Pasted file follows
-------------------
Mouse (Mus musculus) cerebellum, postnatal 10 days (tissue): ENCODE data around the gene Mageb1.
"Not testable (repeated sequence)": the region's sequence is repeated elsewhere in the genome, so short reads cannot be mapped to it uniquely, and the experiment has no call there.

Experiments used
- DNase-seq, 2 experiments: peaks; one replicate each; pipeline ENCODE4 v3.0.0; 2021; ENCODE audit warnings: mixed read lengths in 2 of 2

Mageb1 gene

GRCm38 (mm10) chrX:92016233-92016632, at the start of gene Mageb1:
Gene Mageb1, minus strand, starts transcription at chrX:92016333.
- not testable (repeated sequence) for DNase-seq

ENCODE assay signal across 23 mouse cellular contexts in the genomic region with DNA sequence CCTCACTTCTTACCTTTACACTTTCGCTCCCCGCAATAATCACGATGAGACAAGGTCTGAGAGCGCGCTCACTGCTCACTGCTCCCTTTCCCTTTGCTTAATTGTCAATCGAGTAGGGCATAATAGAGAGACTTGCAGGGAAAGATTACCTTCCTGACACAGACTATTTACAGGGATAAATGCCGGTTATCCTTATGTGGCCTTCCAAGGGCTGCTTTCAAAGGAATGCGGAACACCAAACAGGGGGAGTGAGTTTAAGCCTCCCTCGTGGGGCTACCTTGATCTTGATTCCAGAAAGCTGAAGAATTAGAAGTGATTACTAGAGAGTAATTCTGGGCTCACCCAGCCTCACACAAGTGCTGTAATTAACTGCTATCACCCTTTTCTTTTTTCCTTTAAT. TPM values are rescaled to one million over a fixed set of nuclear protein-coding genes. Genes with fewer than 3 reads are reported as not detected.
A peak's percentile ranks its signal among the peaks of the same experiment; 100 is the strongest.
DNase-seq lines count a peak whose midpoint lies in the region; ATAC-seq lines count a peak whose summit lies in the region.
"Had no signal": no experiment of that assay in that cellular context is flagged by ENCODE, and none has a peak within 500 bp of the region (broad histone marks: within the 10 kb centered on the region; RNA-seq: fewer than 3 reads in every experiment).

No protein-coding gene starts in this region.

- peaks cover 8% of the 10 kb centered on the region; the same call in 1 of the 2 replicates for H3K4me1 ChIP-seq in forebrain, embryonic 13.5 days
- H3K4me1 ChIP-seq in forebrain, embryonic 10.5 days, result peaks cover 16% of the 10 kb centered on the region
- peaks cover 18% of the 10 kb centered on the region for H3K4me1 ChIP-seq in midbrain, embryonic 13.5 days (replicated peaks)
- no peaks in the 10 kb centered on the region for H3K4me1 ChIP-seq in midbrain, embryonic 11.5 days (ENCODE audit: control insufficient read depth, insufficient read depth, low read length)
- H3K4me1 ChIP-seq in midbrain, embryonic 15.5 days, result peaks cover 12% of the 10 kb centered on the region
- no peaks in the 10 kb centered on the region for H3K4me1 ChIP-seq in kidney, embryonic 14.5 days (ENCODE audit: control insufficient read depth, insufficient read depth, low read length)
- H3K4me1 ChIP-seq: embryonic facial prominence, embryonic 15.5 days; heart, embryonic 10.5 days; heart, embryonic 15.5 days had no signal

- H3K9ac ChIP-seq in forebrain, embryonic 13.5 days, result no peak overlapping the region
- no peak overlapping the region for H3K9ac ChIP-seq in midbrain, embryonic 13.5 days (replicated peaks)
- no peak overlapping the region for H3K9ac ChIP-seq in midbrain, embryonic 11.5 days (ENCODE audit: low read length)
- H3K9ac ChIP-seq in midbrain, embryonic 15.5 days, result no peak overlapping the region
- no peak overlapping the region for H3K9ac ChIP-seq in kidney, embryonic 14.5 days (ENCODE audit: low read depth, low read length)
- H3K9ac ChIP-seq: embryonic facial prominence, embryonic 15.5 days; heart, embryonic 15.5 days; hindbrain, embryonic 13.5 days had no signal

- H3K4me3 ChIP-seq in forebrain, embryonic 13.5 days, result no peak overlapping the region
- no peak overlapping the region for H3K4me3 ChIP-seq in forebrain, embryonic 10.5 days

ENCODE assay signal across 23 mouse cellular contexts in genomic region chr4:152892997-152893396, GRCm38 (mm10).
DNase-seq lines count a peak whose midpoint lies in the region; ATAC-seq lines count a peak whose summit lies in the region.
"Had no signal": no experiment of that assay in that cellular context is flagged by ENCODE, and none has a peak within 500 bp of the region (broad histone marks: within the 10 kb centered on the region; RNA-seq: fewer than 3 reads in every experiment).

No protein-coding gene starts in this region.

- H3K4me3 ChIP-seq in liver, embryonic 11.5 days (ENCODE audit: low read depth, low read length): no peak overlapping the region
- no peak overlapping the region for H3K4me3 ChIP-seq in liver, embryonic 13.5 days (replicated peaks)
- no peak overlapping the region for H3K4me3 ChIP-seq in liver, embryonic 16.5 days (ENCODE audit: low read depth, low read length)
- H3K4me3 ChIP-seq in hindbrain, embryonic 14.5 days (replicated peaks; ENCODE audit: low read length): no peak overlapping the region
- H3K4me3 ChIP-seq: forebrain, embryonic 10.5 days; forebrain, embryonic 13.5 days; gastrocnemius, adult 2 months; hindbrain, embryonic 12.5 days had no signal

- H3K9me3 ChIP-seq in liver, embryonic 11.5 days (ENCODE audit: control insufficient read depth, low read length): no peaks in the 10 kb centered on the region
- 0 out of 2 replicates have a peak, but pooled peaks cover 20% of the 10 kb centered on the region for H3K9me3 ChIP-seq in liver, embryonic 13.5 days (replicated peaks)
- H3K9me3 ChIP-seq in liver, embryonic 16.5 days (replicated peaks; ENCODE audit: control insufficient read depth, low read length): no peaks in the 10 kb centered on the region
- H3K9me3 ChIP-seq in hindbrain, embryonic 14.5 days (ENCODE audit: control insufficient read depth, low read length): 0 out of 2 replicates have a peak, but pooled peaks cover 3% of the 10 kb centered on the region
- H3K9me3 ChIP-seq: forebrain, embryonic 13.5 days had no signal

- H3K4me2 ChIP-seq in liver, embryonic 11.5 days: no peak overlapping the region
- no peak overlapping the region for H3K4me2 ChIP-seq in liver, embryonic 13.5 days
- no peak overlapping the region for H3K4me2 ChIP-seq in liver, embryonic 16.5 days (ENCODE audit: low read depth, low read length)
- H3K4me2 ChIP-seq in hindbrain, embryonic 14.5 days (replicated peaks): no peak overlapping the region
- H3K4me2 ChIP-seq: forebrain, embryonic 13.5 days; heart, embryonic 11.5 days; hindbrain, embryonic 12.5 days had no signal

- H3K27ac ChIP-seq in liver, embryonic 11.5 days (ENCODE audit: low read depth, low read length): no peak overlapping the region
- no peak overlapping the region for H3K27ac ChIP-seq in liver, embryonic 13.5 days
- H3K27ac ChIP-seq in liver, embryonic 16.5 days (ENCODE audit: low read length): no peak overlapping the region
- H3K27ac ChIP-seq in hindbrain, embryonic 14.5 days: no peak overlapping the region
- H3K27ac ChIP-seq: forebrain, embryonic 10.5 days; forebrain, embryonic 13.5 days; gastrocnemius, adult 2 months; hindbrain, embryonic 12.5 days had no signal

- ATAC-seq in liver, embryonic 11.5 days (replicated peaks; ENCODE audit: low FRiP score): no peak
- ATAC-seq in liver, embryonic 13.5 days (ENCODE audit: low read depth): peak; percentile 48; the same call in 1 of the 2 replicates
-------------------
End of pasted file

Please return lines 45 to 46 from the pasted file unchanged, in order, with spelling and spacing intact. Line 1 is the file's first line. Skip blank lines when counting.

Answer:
- no peak overlapping the region for H3K4me2 ChIP-seq in liver, embryonic 16.5 days (ENCODE audit: low read depth, low read length)
- H3K4me2 ChIP-seq in hindbrain, embryonic 14.5 days (replicated peaks): no peak overlapping the region